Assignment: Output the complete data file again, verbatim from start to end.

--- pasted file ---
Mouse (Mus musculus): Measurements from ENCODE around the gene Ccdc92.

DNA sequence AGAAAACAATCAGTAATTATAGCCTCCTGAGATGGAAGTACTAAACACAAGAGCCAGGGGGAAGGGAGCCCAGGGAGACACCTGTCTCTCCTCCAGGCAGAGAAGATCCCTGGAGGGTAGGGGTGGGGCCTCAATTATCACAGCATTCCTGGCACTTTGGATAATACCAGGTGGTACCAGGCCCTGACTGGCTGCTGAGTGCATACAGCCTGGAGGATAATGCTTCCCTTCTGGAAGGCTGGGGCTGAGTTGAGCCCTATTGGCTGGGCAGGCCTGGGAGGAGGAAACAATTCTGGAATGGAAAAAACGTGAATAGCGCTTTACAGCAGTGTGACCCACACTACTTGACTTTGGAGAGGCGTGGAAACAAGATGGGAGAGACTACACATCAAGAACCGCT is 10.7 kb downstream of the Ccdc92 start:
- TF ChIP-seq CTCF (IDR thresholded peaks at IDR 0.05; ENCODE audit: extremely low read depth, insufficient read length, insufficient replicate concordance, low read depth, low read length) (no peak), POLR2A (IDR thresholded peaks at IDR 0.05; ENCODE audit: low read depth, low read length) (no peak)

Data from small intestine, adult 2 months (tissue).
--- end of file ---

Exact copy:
Mouse (Mus musculus): Measurements from ENCODE around the gene Ccdc92.

DNA sequence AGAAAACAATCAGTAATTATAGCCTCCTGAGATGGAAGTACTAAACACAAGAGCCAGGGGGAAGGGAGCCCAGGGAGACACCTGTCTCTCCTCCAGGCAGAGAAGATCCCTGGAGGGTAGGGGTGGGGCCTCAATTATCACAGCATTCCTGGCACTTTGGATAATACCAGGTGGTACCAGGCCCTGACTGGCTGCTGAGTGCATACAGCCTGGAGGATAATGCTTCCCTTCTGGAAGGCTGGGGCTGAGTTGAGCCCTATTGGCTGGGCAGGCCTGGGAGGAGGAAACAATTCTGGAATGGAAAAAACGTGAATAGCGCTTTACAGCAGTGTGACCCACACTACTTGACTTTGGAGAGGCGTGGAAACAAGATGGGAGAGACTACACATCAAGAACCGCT is 10.7 kb downstream of the Ccdc92 start:
- TF ChIP-seq CTCF (IDR thresholded peaks at IDR 0.05; ENCODE audit: extremely low read depth, insufficient read length, insufficient replicate concordance, low read depth, low read length) (no peak), POLR2A (IDR thresholded peaks at IDR 0.05; ENCODE audit: low read depth, low read length) (no peak)

Data from small intestine, adult 2 months (tissue).